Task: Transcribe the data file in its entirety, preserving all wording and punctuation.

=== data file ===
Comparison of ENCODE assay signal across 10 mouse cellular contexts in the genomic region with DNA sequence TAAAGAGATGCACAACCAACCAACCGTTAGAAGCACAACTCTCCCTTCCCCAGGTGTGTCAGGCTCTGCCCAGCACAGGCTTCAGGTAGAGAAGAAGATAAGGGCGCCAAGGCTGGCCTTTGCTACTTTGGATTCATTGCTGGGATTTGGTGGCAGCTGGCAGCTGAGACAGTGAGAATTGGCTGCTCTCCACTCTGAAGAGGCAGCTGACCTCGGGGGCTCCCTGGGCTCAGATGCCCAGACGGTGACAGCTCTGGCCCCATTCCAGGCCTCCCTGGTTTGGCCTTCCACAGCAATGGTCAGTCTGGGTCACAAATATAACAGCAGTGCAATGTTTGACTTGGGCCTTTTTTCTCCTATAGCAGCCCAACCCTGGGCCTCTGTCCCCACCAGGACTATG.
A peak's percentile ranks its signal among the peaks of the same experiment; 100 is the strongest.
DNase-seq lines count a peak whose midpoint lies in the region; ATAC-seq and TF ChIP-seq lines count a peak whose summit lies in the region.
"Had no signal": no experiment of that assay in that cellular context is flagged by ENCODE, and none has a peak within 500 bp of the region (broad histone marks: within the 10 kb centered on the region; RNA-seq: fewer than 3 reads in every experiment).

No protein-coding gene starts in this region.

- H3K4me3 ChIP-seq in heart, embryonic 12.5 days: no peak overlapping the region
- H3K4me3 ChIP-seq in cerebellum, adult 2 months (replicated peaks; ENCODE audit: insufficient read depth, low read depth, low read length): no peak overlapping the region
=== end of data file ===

Comparison of ENCODE assay signal across 10 mouse cellular contexts in the genomic region with DNA sequence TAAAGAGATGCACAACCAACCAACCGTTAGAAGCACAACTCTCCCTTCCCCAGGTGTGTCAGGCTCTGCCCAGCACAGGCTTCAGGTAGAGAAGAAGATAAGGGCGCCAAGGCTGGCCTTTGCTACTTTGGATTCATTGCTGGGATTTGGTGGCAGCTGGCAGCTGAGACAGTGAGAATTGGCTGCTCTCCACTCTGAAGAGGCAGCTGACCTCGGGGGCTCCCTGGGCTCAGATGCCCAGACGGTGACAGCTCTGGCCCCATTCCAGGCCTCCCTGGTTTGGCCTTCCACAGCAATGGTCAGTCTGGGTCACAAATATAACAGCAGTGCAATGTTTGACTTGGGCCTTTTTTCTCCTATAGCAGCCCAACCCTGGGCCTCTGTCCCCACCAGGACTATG.
A peak's percentile ranks its signal among the peaks of the same experiment; 100 is the strongest.
DNase-seq lines count a peak whose midpoint lies in the region; ATAC-seq and TF ChIP-seq lines count a peak whose summit lies in the region.
"Had no signal": no experiment of that assay in that cellular context is flagged by ENCODE, and none has a peak within 500 bp of the region (broad histone marks: within the 10 kb centered on the region; RNA-seq: fewer than 3 reads in every experiment).

No protein-coding gene starts in this region.

- H3K4me3 ChIP-seq in heart, embryonic 12.5 days: no peak overlapping the region
- H3K4me3 ChIP-seq in cerebellum, adult 2 months (replicated peaks; ENCODE audit: insufficient read depth, low read depth, low read length): no peak overlapping the region